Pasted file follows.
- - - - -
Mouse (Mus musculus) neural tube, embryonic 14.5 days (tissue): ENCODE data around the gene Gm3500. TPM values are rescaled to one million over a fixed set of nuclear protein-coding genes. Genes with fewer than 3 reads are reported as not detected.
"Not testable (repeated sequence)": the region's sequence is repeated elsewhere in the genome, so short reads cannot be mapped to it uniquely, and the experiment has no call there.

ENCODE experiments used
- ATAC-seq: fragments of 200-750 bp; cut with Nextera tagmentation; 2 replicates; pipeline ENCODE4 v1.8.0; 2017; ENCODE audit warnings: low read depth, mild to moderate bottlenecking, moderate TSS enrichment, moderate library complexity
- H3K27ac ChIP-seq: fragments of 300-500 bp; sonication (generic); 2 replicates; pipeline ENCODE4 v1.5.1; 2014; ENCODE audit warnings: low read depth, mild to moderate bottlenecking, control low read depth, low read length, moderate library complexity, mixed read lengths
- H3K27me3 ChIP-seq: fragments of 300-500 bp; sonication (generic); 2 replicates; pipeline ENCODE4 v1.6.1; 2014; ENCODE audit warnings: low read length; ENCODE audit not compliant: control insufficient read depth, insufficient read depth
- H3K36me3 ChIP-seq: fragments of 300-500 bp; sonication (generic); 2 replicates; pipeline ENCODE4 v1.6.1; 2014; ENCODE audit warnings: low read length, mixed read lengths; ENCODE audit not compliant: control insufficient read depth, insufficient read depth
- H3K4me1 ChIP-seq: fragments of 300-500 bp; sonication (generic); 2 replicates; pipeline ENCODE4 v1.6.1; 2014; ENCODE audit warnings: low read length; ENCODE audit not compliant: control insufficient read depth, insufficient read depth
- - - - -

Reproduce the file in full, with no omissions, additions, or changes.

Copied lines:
Mouse (Mus musculus) neural tube, embryonic 14.5 days (tissue): ENCODE data around the gene Gm3500. TPM values are rescaled to one million over a fixed set of nuclear protein-coding genes. Genes with fewer than 3 reads are reported as not detected.
"Not testable (repeated sequence)": the region's sequence is repeated elsewhere in the genome, so short reads cannot be mapped to it uniquely, and the experiment has no call there.

ENCODE experiments used
- ATAC-seq: fragments of 200-750 bp; cut with Nextera tagmentation; 2 replicates; pipeline ENCODE4 v1.8.0; 2017; ENCODE audit warnings: low read depth, mild to moderate bottlenecking, moderate TSS enrichment, moderate library complexity
- H3K27ac ChIP-seq: fragments of 300-500 bp; sonication (generic); 2 replicates; pipeline ENCODE4 v1.5.1; 2014; ENCODE audit warnings: low read depth, mild to moderate bottlenecking, control low read depth, low read length, moderate library complexity, mixed read lengths
- H3K27me3 ChIP-seq: fragments of 300-500 bp; sonication (generic); 2 replicates; pipeline ENCODE4 v1.6.1; 2014; ENCODE audit warnings: low read length; ENCODE audit not compliant: control insufficient read depth, insufficient read depth
- H3K36me3 ChIP-seq: fragments of 300-500 bp; sonication (generic); 2 replicates; pipeline ENCODE4 v1.6.1; 2014; ENCODE audit warnings: low read length, mixed read lengths; ENCODE audit not compliant: control insufficient read depth, insufficient read depth
- H3K4me1 ChIP-seq: fragments of 300-500 bp; sonication (generic); 2 replicates; pipeline ENCODE4 v1.6.1; 2014; ENCODE audit warnings: low read length; ENCODE audit not compliant: control insufficient read depth, insufficient read depth